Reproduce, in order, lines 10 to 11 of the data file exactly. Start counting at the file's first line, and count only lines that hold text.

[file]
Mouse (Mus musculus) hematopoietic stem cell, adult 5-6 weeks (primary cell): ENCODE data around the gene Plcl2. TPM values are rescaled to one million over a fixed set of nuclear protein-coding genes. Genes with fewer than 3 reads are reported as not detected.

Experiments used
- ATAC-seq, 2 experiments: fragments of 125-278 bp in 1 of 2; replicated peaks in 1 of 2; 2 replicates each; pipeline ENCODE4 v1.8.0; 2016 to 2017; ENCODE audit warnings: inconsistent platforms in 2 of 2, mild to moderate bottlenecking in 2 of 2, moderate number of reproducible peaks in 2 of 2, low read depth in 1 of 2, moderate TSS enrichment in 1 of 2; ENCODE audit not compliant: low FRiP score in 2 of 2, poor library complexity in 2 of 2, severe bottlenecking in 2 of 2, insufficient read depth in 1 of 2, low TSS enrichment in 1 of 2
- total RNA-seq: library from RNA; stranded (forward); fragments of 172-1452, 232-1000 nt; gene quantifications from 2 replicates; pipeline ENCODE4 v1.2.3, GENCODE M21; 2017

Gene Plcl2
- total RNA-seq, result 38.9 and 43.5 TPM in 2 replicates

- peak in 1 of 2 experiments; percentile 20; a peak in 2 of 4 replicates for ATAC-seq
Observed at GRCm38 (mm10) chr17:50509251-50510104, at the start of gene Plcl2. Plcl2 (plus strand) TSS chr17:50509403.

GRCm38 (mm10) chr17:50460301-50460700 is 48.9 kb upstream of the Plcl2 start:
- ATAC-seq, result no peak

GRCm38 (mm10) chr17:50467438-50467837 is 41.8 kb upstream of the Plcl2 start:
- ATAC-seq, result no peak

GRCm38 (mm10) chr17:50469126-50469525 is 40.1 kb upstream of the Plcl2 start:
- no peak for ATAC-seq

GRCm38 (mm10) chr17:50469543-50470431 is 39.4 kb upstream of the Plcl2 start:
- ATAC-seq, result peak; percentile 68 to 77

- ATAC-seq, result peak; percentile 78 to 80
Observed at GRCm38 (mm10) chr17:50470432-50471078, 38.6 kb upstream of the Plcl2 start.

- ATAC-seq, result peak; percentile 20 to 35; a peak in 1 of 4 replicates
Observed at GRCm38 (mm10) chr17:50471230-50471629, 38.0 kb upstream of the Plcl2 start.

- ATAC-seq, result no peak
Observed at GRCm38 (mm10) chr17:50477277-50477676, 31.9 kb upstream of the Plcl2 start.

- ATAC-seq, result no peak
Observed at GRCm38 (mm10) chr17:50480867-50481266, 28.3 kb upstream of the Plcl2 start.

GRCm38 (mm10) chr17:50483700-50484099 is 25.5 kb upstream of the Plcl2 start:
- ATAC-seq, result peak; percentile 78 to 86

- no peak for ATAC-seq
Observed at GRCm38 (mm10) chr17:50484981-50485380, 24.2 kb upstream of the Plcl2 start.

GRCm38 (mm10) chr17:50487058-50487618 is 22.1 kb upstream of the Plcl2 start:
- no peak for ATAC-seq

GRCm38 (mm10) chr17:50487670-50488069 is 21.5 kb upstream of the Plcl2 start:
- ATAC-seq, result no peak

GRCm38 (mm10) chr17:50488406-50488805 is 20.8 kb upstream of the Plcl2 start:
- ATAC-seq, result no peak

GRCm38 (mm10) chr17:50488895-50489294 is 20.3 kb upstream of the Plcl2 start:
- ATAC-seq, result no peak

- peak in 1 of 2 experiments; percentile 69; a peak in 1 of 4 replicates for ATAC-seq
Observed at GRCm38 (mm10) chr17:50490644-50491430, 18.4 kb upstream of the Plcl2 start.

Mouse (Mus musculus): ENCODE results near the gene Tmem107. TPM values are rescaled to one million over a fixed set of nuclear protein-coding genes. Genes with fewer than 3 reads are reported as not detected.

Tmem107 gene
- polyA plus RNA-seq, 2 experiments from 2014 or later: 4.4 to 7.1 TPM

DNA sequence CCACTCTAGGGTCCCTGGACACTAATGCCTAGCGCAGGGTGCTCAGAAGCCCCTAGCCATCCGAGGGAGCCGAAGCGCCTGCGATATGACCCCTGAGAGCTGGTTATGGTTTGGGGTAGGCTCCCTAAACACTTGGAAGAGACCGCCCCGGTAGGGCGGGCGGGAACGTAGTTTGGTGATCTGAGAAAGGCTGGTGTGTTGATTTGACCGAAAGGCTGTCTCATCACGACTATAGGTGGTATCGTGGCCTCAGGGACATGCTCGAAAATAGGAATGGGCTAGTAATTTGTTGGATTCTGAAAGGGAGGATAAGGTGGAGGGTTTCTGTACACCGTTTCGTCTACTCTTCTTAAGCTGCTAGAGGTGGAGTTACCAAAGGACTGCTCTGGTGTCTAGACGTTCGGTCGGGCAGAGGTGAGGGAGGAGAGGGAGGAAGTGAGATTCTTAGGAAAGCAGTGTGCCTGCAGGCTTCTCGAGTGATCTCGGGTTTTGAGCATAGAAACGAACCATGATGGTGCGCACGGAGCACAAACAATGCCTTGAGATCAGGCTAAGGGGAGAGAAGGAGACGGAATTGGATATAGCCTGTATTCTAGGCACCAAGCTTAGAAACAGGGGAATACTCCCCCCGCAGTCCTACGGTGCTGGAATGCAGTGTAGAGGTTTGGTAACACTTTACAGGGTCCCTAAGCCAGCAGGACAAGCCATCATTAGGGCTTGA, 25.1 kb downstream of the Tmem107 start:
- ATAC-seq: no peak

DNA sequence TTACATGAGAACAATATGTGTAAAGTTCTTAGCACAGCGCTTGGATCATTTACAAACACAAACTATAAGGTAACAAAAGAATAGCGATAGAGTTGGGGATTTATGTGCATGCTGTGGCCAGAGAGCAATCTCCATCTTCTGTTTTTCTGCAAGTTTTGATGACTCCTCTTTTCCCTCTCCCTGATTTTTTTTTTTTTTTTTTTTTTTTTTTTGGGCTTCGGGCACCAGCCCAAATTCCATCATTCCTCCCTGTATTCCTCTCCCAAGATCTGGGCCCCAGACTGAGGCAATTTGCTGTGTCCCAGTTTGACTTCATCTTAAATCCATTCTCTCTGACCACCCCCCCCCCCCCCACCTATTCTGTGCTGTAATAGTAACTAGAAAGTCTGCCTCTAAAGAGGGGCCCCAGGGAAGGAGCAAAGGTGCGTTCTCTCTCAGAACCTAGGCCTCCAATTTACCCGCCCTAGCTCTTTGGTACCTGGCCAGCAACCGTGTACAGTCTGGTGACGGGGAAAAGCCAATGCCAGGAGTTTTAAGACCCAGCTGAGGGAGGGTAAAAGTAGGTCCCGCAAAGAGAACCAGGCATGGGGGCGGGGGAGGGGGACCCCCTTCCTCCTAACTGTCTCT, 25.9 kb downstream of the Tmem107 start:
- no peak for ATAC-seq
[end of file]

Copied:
- ATAC-seq, result no peak

GRCm38 (mm10) chr17:50467438-50467837 is 41.8 kb upstream of the Plcl2 start: